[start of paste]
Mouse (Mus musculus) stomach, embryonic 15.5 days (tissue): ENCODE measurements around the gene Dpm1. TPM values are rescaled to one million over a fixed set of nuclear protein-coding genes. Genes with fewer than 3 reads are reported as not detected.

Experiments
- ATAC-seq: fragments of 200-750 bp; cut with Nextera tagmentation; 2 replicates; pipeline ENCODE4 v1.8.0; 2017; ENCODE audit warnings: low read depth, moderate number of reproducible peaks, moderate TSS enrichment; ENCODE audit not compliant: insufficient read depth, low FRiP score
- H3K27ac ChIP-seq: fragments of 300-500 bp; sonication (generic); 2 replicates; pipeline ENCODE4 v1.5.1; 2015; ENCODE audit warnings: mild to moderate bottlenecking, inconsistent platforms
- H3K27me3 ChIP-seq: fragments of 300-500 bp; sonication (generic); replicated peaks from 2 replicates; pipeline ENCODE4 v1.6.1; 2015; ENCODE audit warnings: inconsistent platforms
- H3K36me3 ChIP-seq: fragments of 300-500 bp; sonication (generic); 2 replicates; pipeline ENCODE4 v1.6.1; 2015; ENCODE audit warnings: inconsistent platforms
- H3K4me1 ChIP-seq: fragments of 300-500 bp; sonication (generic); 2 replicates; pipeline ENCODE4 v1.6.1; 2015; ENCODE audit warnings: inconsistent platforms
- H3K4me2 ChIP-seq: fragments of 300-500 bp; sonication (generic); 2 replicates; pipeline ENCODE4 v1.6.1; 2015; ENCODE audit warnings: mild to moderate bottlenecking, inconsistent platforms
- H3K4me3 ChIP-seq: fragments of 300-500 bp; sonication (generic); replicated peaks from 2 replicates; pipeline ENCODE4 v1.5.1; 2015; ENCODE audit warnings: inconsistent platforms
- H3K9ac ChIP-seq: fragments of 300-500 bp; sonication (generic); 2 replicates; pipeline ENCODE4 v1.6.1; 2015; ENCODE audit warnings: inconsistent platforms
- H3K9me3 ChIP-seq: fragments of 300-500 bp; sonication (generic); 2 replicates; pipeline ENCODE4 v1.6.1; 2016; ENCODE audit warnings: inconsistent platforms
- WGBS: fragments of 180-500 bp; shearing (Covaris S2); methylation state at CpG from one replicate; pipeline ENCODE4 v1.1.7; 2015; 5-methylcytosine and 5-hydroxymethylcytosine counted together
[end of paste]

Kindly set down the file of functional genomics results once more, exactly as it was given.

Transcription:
Mouse (Mus musculus) stomach, embryonic 15.5 days (tissue): ENCODE measurements around the gene Dpm1. TPM values are rescaled to one million over a fixed set of nuclear protein-coding genes. Genes with fewer than 3 reads are reported as not detected.

Experiments
- ATAC-seq: fragments of 200-750 bp; cut with Nextera tagmentation; 2 replicates; pipeline ENCODE4 v1.8.0; 2017; ENCODE audit warnings: low read depth, moderate number of reproducible peaks, moderate TSS enrichment; ENCODE audit not compliant: insufficient read depth, low FRiP score
- H3K27ac ChIP-seq: fragments of 300-500 bp; sonication (generic); 2 replicates; pipeline ENCODE4 v1.5.1; 2015; ENCODE audit warnings: mild to moderate bottlenecking, inconsistent platforms
- H3K27me3 ChIP-seq: fragments of 300-500 bp; sonication (generic); replicated peaks from 2 replicates; pipeline ENCODE4 v1.6.1; 2015; ENCODE audit warnings: inconsistent platforms
- H3K36me3 ChIP-seq: fragments of 300-500 bp; sonication (generic); 2 replicates; pipeline ENCODE4 v1.6.1; 2015; ENCODE audit warnings: inconsistent platforms
- H3K4me1 ChIP-seq: fragments of 300-500 bp; sonication (generic); 2 replicates; pipeline ENCODE4 v1.6.1; 2015; ENCODE audit warnings: inconsistent platforms
- H3K4me2 ChIP-seq: fragments of 300-500 bp; sonication (generic); 2 replicates; pipeline ENCODE4 v1.6.1; 2015; ENCODE audit warnings: mild to moderate bottlenecking, inconsistent platforms
- H3K4me3 ChIP-seq: fragments of 300-500 bp; sonication (generic); replicated peaks from 2 replicates; pipeline ENCODE4 v1.5.1; 2015; ENCODE audit warnings: inconsistent platforms
- H3K9ac ChIP-seq: fragments of 300-500 bp; sonication (generic); 2 replicates; pipeline ENCODE4 v1.6.1; 2015; ENCODE audit warnings: inconsistent platforms
- H3K9me3 ChIP-seq: fragments of 300-500 bp; sonication (generic); 2 replicates; pipeline ENCODE4 v1.6.1; 2016; ENCODE audit warnings: inconsistent platforms
- WGBS: fragments of 180-500 bp; shearing (Covaris S2); methylation state at CpG from one replicate; pipeline ENCODE4 v1.1.7; 2015; 5-methylcytosine and 5-hydroxymethylcytosine counted together